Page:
candlestick

1851


The Collected Letters, Volume 26


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TC TO MARGARET A. CARLYLE; 12 April 1851; DOI: 10.1215/lt-18510412-TC-MAC-01; CL 26: 58-59


TC TO MARGARET A. CARLYLE

Chelsea, 12 April, 1851—

My dear Mother,

It was on Wednesday last that the Package of Ham &c, all perfectly safe, arrived here; it was not till next day that the Butcher was got in to saw the Ham in two;—so that we have just given it two trials; and, as I was called off yesterday early, this is the first opportunity I have had to report progress upon that matter. Many thanks to you, dear good Mother! You never weary doing some kindness to us; many are the proofs we have about us how kind a being you are; how old age, and many sorrows of your own cannot chill the affectionate heart you have! In all my wanderings this has been a sure comfort, a great possession to me; and surely I ought to recognize the bounty of Heaven in continuing it to me. Much changes, but the heart of my Mother does not change towards me, and never will, I think: this is beautiful to see amid the ruins of so many earthly things. Thanks and again thanks.

Everything, I said, was safe: a Ham of gigantic size; and, I am to add now that the quality is first-rate also: good to start with; and, to all appearance, perfectly cured, which is a most essential condition, and one by no means always complied with, I believe we ought to eat with all diligence; and get forward with the operation before the summer heats get too sultry, and threaten to intervene. With diligence on both sides of the table (such as we see at present), something may be done perhaps!— The nightcaps, especially the sponge, were welcome; I am now laid well in with soap,—bar on bar of it lying here (for there was still one bar not broken when this last arrived):—the razors I had hoped James Aitken would perhaps keep, for I have six others rather good ones beside me; finding these last two to be still very bad, indeed worse than ever, I have given them away: Jane knows a man, whose chin is tougher than mine.— — On Thursday last I sent you off a little Box containing I fear a very worthless kind of article: a plaster Medallion of myself; done by a cleverish artist here, whom perhaps I spoke of once before. He sent me the Box all ready for travelling, nailed &c; so that we never looked into it; we had found it (the likeness, that is) to be rather tolerably good, before it was Cast into bronze or stucco: Jane is to have a copy of her own one of these days; so I sent this first one off to you; by way of Dumfries, for it needs some framing, I suppose, which I requested James Aitken to look after. I suppose he may get it today; and before long, you will probably get some account of it from him.— So much for that poor little affair. I hope you burnt the Hogg Engraving, that of the “idiot labouring under castor-oil?” Our six are all up the lum, and nobody has heard of it in these parts.1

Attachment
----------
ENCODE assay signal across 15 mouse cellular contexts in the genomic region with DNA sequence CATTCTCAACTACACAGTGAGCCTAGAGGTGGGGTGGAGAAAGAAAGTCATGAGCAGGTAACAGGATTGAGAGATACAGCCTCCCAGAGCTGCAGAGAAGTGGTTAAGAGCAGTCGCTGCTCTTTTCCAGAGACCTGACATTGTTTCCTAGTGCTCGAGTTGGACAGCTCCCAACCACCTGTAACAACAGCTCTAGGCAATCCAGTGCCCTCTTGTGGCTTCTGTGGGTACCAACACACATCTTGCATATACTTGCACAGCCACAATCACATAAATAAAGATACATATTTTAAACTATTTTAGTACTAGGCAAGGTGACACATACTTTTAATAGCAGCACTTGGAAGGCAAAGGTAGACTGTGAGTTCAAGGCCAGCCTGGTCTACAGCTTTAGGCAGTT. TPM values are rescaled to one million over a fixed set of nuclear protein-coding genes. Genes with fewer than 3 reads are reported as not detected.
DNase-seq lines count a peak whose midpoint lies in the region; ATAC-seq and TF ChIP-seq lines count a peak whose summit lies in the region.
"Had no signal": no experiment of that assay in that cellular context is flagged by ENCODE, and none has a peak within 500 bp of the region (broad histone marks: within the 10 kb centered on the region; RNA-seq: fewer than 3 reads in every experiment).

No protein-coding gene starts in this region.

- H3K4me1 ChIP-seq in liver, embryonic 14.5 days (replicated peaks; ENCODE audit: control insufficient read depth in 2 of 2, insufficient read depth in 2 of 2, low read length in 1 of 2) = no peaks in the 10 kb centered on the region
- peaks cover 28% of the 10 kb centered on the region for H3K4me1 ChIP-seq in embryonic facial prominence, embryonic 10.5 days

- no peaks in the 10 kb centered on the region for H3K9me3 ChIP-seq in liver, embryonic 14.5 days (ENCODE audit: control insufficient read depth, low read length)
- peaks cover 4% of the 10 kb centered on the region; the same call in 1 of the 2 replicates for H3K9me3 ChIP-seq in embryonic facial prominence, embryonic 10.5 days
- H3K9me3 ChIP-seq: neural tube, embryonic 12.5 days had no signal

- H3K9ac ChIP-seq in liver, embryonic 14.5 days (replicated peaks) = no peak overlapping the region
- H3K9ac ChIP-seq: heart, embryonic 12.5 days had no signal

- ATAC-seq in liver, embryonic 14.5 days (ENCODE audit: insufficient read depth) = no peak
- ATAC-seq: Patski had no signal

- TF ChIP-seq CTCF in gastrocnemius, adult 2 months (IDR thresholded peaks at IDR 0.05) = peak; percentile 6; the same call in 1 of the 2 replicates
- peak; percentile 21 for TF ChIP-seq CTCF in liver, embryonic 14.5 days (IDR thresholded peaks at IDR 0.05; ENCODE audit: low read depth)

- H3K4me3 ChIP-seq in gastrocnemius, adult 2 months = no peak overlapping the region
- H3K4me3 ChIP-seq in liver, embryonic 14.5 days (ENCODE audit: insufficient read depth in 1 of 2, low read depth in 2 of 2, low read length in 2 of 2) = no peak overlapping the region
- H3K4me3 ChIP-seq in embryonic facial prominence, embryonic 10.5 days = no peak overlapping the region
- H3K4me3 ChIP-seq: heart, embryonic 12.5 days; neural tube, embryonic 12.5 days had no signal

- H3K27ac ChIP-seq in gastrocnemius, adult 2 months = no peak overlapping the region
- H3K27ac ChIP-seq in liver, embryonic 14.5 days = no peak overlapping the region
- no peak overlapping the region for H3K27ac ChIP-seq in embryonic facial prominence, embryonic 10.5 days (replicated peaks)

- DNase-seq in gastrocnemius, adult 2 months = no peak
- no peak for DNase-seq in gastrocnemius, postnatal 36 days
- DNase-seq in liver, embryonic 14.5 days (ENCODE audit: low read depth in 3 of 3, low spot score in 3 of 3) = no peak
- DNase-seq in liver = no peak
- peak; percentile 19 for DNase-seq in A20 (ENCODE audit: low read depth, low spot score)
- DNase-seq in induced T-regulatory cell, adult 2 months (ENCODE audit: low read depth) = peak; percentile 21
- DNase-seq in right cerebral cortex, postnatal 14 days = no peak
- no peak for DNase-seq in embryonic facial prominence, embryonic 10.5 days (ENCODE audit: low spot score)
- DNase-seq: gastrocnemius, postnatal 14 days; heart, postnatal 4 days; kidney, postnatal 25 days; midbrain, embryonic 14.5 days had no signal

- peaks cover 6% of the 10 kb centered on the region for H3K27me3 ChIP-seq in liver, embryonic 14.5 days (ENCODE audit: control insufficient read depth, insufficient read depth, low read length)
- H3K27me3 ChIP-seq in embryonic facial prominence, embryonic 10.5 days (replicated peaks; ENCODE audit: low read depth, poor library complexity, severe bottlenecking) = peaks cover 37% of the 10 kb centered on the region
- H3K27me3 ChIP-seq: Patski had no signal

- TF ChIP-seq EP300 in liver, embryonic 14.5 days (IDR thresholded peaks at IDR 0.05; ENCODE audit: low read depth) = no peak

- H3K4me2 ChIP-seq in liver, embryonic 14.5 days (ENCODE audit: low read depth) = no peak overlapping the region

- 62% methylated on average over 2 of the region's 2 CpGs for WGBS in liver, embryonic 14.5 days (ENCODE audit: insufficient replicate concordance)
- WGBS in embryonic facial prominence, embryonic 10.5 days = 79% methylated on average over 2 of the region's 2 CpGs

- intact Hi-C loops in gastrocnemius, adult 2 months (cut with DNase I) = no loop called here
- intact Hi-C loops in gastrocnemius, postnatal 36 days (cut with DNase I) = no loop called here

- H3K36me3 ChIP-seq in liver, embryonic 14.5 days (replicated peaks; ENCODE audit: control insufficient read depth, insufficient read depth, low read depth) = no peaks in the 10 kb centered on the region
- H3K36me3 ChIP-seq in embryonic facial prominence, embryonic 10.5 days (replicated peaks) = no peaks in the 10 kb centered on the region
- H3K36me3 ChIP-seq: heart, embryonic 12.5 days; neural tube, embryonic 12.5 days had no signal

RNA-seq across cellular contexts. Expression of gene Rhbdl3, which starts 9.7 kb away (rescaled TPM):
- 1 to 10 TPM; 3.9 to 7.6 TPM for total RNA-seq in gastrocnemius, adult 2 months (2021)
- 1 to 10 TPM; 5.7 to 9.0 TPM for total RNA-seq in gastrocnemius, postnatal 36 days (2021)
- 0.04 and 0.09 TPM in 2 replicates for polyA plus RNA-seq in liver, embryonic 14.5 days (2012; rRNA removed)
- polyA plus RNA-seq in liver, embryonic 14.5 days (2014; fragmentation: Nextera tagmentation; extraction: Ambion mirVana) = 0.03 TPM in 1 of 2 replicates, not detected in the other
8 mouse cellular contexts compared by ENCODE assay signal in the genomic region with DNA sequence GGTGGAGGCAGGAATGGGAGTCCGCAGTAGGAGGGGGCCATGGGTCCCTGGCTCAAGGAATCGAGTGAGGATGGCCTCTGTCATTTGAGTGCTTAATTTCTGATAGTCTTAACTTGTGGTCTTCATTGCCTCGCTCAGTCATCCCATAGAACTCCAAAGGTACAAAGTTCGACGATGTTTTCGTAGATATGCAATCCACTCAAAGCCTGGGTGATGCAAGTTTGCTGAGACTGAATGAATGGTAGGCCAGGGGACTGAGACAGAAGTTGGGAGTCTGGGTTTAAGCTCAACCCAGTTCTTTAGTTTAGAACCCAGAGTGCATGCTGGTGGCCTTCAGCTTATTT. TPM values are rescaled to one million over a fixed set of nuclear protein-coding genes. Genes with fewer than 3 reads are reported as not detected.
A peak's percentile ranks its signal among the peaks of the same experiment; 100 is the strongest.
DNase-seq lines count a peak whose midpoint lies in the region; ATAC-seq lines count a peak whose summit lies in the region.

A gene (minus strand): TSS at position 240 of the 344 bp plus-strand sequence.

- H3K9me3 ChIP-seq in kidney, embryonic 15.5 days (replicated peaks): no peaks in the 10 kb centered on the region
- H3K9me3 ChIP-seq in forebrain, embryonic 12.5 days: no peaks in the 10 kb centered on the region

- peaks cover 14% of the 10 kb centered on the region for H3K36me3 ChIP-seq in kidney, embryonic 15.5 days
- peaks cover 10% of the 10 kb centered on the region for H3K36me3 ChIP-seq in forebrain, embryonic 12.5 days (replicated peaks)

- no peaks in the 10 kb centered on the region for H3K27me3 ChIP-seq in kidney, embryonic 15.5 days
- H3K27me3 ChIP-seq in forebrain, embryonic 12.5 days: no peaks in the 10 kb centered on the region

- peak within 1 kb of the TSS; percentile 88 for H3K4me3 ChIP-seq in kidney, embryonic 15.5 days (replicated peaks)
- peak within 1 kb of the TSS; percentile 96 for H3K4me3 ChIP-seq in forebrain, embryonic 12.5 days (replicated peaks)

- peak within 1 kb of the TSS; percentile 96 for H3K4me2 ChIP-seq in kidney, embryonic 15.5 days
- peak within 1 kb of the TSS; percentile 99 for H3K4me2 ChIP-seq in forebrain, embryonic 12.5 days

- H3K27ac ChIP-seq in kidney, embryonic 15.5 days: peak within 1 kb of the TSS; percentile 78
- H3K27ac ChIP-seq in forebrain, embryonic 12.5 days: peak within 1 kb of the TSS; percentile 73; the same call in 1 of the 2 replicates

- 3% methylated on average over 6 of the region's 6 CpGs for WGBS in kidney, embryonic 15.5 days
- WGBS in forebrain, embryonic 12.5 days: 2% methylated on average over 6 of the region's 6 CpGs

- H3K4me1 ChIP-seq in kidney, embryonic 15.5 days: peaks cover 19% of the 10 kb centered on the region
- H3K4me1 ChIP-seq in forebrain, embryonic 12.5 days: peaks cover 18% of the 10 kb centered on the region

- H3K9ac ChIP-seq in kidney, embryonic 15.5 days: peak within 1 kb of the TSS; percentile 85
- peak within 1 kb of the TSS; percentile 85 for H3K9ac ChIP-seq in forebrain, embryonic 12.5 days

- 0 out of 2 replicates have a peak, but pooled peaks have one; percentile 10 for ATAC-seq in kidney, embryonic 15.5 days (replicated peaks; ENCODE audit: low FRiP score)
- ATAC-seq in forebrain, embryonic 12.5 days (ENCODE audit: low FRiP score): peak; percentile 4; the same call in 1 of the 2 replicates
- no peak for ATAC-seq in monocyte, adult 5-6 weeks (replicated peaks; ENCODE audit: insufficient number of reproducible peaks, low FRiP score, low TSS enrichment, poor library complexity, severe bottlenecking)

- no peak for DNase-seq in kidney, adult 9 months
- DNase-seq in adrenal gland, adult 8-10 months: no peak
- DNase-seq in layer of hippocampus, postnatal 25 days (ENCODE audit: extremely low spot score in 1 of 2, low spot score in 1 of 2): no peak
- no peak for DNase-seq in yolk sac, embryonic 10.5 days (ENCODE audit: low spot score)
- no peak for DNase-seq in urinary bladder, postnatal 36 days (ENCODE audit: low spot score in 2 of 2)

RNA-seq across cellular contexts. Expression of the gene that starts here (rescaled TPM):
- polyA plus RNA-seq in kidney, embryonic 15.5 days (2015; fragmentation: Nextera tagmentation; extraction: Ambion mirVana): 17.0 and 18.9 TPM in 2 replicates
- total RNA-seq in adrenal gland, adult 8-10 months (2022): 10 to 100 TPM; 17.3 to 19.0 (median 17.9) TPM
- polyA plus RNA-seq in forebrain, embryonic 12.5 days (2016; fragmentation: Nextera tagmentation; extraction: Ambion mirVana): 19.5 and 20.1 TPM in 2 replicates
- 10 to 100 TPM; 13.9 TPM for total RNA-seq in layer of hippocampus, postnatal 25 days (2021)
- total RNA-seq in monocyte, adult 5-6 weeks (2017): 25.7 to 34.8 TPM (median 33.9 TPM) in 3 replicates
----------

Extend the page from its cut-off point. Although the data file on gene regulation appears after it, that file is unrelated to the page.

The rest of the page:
For above a week past, I have been rather idle again (alas!)2—the Bookseller who had my manuscript away, to see what quantity there was of it, did not send any answer till this morning. I still know not altogether whether to publish or not; but suppose it will come to Yes at last.— Yesterday I was out looking at two grand Pauper Schools (of which Jack will have heard) at Norwood,—with a man called Tufnell and two others, “liberal country gentlemen”;3 pleasant enough people all,—tho' they kept me from my dinner till near seven, and it was cold, and I had nothing but tobacco to depend on! We have also a dinner to go out to tonight;4 but this, I do hope and believe, is now the last for some time,—— Good be with you dear Mother: I hope to hear again soon, and will write soon. I send my affection, and blessing (if I had any), to you all. Adieu for this day.

T. Carlyle